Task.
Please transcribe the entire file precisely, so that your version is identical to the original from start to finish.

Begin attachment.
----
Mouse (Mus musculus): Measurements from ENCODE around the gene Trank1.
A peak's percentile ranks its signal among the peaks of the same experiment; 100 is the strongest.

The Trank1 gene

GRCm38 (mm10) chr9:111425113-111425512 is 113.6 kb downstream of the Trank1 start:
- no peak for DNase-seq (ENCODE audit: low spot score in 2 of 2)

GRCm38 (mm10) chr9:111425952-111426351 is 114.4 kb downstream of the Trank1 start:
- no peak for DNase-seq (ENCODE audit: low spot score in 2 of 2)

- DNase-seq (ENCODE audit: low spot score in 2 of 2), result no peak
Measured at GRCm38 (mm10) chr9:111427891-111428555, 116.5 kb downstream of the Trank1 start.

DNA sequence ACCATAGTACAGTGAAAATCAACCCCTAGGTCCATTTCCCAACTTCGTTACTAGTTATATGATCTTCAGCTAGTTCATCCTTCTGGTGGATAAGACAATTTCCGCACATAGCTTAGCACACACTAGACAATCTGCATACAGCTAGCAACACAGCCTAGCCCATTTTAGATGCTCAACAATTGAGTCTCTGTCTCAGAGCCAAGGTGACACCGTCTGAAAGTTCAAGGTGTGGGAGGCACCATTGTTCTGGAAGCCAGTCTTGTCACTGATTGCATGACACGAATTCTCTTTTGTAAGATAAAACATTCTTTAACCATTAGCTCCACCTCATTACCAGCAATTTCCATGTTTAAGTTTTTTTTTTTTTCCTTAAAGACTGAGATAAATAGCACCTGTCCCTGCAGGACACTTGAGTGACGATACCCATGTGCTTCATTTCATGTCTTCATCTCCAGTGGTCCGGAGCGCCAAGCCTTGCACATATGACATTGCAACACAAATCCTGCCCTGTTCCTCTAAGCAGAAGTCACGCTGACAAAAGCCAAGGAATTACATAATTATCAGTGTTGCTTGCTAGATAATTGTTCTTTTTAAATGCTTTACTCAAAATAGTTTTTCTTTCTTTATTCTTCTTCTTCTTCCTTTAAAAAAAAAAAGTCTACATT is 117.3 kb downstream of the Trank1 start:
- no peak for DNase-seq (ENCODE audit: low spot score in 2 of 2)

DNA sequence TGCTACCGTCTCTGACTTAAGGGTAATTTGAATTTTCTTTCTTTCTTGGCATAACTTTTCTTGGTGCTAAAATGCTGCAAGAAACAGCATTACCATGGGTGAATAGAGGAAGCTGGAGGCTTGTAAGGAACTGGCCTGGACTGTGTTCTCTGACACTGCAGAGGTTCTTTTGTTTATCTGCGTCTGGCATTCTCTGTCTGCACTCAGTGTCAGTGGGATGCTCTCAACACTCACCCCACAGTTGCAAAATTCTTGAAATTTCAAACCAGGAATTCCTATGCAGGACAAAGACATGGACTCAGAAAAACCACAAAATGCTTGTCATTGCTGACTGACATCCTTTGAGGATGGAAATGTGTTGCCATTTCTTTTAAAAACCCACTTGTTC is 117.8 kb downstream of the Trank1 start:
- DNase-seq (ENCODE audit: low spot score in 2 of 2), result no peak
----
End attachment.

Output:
Mouse (Mus musculus): Measurements from ENCODE around the gene Trank1.
A peak's percentile ranks its signal among the peaks of the same experiment; 100 is the strongest.

The Trank1 gene

GRCm38 (mm10) chr9:111425113-111425512 is 113.6 kb downstream of the Trank1 start:
- no peak for DNase-seq (ENCODE audit: low spot score in 2 of 2)

GRCm38 (mm10) chr9:111425952-111426351 is 114.4 kb downstream of the Trank1 start:
- no peak for DNase-seq (ENCODE audit: low spot score in 2 of 2)

- DNase-seq (ENCODE audit: low spot score in 2 of 2), result no peak
Measured at GRCm38 (mm10) chr9:111427891-111428555, 116.5 kb downstream of the Trank1 start.

DNA sequence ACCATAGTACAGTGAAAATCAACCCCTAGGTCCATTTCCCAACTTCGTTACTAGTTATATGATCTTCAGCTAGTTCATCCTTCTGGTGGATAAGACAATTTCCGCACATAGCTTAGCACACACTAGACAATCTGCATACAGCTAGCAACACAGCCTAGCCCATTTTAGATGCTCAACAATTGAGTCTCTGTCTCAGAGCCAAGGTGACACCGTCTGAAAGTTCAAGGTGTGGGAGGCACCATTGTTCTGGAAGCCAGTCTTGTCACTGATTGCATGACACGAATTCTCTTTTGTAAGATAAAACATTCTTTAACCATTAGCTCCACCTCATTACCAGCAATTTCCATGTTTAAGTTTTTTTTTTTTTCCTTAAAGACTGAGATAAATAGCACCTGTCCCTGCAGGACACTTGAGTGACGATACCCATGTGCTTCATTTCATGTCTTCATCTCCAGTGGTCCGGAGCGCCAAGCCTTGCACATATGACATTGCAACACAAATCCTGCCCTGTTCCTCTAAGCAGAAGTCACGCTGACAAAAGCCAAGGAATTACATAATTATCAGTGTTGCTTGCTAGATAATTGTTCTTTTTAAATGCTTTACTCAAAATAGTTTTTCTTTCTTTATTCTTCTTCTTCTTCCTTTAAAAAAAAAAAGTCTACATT is 117.3 kb downstream of the Trank1 start:
- no peak for DNase-seq (ENCODE audit: low spot score in 2 of 2)

DNA sequence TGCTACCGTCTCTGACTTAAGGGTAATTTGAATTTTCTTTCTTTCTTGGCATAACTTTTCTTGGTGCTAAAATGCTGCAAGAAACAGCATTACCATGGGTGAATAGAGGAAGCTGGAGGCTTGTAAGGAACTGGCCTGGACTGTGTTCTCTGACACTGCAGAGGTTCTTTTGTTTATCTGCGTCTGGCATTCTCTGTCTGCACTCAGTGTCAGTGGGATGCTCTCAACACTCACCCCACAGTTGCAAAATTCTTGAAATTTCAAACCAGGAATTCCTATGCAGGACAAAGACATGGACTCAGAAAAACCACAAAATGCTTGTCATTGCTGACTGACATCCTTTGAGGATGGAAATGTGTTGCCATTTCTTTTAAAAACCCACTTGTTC is 117.8 kb downstream of the Trank1 start:
- DNase-seq (ENCODE audit: low spot score in 2 of 2), result no peak